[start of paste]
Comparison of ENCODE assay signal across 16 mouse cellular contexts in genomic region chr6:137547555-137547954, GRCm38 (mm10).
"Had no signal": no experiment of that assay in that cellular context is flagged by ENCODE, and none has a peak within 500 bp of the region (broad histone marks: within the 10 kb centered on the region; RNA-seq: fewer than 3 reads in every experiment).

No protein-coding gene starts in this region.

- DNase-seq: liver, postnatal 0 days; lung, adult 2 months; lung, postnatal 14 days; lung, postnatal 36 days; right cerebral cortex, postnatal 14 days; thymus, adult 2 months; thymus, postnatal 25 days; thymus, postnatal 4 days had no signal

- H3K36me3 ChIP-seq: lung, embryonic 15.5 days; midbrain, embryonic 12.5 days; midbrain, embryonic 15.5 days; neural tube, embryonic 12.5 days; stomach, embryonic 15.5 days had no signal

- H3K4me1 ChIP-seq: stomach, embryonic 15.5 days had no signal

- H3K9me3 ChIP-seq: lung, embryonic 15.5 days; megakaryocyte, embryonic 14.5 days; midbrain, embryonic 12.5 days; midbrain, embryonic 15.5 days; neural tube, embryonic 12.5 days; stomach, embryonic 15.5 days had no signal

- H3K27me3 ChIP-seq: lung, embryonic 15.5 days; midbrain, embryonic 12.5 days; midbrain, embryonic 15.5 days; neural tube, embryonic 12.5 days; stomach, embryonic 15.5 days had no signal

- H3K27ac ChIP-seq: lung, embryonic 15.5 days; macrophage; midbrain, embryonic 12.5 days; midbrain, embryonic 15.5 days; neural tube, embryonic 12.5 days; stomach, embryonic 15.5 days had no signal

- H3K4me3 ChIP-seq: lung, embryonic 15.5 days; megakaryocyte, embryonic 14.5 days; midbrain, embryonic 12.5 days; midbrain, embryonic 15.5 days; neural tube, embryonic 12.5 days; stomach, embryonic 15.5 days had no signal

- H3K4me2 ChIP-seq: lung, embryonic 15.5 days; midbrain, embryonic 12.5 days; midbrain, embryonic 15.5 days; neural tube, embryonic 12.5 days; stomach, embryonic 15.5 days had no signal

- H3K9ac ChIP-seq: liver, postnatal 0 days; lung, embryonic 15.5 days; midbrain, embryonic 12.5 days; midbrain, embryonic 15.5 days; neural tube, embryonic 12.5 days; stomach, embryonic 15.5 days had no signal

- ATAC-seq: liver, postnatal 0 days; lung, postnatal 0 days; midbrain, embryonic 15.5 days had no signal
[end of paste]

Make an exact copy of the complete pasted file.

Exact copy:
Comparison of ENCODE assay signal across 16 mouse cellular contexts in genomic region chr6:137547555-137547954, GRCm38 (mm10).
"Had no signal": no experiment of that assay in that cellular context is flagged by ENCODE, and none has a peak within 500 bp of the region (broad histone marks: within the 10 kb centered on the region; RNA-seq: fewer than 3 reads in every experiment).

No protein-coding gene starts in this region.

- DNase-seq: liver, postnatal 0 days; lung, adult 2 months; lung, postnatal 14 days; lung, postnatal 36 days; right cerebral cortex, postnatal 14 days; thymus, adult 2 months; thymus, postnatal 25 days; thymus, postnatal 4 days had no signal

- H3K36me3 ChIP-seq: lung, embryonic 15.5 days; midbrain, embryonic 12.5 days; midbrain, embryonic 15.5 days; neural tube, embryonic 12.5 days; stomach, embryonic 15.5 days had no signal

- H3K4me1 ChIP-seq: stomach, embryonic 15.5 days had no signal

- H3K9me3 ChIP-seq: lung, embryonic 15.5 days; megakaryocyte, embryonic 14.5 days; midbrain, embryonic 12.5 days; midbrain, embryonic 15.5 days; neural tube, embryonic 12.5 days; stomach, embryonic 15.5 days had no signal

- H3K27me3 ChIP-seq: lung, embryonic 15.5 days; midbrain, embryonic 12.5 days; midbrain, embryonic 15.5 days; neural tube, embryonic 12.5 days; stomach, embryonic 15.5 days had no signal

- H3K27ac ChIP-seq: lung, embryonic 15.5 days; macrophage; midbrain, embryonic 12.5 days; midbrain, embryonic 15.5 days; neural tube, embryonic 12.5 days; stomach, embryonic 15.5 days had no signal

- H3K4me3 ChIP-seq: lung, embryonic 15.5 days; megakaryocyte, embryonic 14.5 days; midbrain, embryonic 12.5 days; midbrain, embryonic 15.5 days; neural tube, embryonic 12.5 days; stomach, embryonic 15.5 days had no signal

- H3K4me2 ChIP-seq: lung, embryonic 15.5 days; midbrain, embryonic 12.5 days; midbrain, embryonic 15.5 days; neural tube, embryonic 12.5 days; stomach, embryonic 15.5 days had no signal

- H3K9ac ChIP-seq: liver, postnatal 0 days; lung, embryonic 15.5 days; midbrain, embryonic 12.5 days; midbrain, embryonic 15.5 days; neural tube, embryonic 12.5 days; stomach, embryonic 15.5 days had no signal

- ATAC-seq: liver, postnatal 0 days; lung, postnatal 0 days; midbrain, embryonic 15.5 days had no signal